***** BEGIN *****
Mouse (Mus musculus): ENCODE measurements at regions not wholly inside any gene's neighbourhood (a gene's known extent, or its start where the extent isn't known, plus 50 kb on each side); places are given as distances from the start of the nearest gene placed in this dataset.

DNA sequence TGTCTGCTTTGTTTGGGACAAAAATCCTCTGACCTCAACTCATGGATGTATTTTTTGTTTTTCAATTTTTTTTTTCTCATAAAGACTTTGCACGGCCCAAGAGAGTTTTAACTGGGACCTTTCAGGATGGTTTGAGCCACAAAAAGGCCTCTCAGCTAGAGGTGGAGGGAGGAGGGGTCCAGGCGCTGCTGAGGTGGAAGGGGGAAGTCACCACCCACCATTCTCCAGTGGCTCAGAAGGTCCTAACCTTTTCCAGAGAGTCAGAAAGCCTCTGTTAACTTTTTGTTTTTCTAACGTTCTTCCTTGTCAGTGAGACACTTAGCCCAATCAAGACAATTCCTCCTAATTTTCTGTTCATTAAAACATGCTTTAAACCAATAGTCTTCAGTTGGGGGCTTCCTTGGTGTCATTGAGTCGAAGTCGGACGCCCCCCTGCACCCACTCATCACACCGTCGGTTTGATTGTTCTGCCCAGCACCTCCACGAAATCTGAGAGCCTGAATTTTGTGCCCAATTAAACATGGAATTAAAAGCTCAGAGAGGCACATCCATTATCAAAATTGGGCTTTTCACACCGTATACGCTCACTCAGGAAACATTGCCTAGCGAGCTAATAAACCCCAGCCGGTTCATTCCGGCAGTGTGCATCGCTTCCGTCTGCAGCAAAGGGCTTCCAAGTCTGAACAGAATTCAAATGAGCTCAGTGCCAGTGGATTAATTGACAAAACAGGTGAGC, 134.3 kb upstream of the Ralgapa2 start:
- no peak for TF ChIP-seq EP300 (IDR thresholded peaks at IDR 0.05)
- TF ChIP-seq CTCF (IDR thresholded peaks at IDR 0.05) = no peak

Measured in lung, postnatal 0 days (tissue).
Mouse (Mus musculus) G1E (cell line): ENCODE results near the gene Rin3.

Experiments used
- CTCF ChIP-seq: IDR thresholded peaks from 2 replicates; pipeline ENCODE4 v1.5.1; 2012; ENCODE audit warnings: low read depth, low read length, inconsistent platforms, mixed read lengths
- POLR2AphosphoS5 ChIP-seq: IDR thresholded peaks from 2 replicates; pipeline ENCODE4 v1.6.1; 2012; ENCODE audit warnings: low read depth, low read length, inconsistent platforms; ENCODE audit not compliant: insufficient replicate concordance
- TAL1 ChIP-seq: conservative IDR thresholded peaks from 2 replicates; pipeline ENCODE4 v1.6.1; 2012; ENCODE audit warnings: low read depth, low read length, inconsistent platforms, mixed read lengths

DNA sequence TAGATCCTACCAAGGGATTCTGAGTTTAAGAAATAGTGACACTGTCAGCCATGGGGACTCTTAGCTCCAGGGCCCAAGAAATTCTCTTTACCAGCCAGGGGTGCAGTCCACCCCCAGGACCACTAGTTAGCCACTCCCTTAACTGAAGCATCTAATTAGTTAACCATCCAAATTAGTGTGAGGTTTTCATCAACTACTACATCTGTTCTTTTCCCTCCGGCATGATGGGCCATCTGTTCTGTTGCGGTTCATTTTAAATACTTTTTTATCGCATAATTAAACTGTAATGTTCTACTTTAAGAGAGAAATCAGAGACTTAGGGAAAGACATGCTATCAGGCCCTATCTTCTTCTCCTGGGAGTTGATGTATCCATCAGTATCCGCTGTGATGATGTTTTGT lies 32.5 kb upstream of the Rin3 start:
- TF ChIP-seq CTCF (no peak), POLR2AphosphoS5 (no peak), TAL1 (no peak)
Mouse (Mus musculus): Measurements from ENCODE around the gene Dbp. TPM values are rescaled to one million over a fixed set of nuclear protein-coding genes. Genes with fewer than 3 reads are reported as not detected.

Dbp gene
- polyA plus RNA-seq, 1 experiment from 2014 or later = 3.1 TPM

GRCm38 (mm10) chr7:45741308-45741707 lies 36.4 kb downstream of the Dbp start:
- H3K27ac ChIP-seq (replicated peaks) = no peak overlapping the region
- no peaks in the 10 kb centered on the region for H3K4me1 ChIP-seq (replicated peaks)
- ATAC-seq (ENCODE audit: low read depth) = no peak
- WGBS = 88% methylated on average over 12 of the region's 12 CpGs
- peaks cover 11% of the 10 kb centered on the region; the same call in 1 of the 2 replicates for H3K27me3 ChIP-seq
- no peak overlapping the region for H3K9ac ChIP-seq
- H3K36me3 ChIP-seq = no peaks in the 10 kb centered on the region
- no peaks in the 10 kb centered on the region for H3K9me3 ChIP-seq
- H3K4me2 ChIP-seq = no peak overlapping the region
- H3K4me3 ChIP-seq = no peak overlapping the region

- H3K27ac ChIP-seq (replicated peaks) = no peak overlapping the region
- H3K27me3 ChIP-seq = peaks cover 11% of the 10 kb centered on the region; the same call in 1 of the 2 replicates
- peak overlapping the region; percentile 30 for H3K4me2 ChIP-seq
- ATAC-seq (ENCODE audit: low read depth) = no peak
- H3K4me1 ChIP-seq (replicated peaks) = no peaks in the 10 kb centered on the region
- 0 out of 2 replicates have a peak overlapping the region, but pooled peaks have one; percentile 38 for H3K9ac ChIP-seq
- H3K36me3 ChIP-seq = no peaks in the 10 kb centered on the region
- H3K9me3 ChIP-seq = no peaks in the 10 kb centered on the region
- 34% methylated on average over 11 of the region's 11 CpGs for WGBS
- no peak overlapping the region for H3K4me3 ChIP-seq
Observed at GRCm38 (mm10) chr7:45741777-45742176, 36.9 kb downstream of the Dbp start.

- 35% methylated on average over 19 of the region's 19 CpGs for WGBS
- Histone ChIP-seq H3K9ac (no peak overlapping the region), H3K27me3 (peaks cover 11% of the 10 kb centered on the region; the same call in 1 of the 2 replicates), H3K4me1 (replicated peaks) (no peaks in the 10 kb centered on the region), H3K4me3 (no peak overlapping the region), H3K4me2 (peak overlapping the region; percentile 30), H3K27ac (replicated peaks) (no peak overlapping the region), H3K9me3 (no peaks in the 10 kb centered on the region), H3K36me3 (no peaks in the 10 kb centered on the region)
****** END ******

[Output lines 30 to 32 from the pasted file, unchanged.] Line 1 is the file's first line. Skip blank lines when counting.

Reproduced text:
- ATAC-seq (ENCODE audit: low read depth) = no peak
- H3K4me1 ChIP-seq (replicated peaks) = no peaks in the 10 kb centered on the region
- 0 out of 2 replicates have a peak overlapping the region, but pooled peaks have one; percentile 38 for H3K9ac ChIP-seq